Reflecting on this question nearly twenty years later, two explanations come to mind. Psychology does not directly refute "facts" that are found in the Bible. That is, the discipline of psychology does not stand in stark conflict with recorded events in the Bible. Rather, psychology can be an aid in better understanding the events and stories in the Bible. Psychology helps us better understand the jealousy of Joseph's brothers, the fear of Jonah, the devotion of Ruth, the impulsivity of Peter, and the zeal of Paul. Second, psychology is a user-friendly science. There are no huge experiments or gigantic apparatuses that are required in order to apply psychology to ministry with a congregation. Moreover, psychological insights can be applied easily, directly, and immediately to the work of the church. For example, object-relations theory can be applied in the life of a congregation with little if any need for alteration or translation. The ready applicability of psychology to evangelical belief and ministry can be seen in the growing importance that psychology plays today in the counseling ministries of evangelicals. The Rosemead School of Psychology at Biola University publishes a journal of psychology and theology, and the Christian Association for Psychological Studies publishes a journal of psychology and Christianity. Both of these journals represent the growing interest that evangelicals have in the melding of evangelical faith and psychology.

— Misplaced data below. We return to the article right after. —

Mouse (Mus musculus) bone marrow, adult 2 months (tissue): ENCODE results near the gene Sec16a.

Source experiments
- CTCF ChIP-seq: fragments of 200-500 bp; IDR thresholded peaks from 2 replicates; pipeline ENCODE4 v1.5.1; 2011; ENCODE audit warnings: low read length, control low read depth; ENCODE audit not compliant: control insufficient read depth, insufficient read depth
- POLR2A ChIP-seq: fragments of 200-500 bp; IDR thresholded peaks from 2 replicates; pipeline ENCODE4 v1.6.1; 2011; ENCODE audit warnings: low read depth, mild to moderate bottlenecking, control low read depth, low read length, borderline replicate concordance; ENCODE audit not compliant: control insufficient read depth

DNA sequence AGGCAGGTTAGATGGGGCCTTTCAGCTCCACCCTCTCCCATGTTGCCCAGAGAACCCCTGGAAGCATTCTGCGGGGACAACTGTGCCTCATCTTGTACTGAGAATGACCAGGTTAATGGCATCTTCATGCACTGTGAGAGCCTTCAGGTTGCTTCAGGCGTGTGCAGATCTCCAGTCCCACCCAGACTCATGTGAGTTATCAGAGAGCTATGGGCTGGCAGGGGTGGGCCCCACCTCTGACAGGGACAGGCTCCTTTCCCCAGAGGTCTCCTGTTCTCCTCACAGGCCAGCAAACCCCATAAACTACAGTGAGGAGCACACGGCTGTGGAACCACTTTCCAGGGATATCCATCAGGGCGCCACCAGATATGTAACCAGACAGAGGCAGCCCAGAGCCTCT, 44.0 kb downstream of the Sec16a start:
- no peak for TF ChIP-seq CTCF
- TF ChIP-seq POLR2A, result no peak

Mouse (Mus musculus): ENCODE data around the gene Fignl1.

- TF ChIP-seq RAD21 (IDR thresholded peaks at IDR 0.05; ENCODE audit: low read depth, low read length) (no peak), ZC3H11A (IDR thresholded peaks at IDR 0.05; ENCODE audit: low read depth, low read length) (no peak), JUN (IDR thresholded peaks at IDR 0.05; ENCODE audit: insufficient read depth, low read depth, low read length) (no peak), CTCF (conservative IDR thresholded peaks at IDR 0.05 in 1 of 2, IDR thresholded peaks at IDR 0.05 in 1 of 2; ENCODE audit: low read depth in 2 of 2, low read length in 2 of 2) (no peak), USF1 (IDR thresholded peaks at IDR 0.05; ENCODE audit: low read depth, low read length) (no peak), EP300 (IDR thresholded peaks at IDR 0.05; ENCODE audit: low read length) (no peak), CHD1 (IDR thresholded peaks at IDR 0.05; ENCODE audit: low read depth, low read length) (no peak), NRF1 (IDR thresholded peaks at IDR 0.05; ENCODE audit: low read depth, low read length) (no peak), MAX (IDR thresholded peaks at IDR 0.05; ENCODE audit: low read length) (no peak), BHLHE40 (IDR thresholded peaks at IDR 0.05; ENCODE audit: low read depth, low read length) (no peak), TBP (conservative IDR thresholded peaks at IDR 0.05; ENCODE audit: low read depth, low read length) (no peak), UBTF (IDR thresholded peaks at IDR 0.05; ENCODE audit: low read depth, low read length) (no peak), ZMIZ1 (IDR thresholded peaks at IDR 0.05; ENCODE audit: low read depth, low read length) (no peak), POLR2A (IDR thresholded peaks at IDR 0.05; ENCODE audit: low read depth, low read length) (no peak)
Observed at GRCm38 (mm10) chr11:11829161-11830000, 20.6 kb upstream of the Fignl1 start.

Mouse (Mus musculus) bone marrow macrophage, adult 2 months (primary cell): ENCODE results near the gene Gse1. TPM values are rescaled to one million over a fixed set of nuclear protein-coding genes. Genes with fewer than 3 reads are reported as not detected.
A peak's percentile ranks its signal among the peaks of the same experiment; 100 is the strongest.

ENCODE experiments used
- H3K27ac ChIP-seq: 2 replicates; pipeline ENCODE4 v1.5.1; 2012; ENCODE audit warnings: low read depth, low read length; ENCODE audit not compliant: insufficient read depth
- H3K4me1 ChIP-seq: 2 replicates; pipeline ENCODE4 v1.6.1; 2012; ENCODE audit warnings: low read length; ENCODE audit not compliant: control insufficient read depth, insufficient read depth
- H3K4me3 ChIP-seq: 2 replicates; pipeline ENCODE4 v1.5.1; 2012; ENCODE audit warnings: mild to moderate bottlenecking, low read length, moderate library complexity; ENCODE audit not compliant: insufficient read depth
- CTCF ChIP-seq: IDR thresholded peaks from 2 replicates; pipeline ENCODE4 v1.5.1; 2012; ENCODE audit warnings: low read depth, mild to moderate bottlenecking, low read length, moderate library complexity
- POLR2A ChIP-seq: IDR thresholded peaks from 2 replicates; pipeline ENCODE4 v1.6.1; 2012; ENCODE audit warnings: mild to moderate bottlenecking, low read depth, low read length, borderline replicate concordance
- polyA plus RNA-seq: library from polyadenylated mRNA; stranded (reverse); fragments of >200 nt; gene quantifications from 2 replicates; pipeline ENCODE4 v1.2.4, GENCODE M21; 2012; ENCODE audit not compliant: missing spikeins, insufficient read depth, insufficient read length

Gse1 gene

What, if anything, might this mean for ministry in the African American context? In the past African Americans have been suspicious of the role that science has played in their lives as a people. From the early blatantly and unscientific "scientific" conclusions that African Americans were less intelligent and morally inferior than whites, to the Tuskegee syphilis experiments that relegated some African American men to needless and painful deaths, to the more recent Bell curve theories of African American intellectual inadequacy, African American diminishment through the use of science has a long history. As mentioned above, the fact that African Americans are disproportionately diagnosed as schizophrenic or with attention-deficit hyperactivity disorder also raises suspicion about the psychological sciences.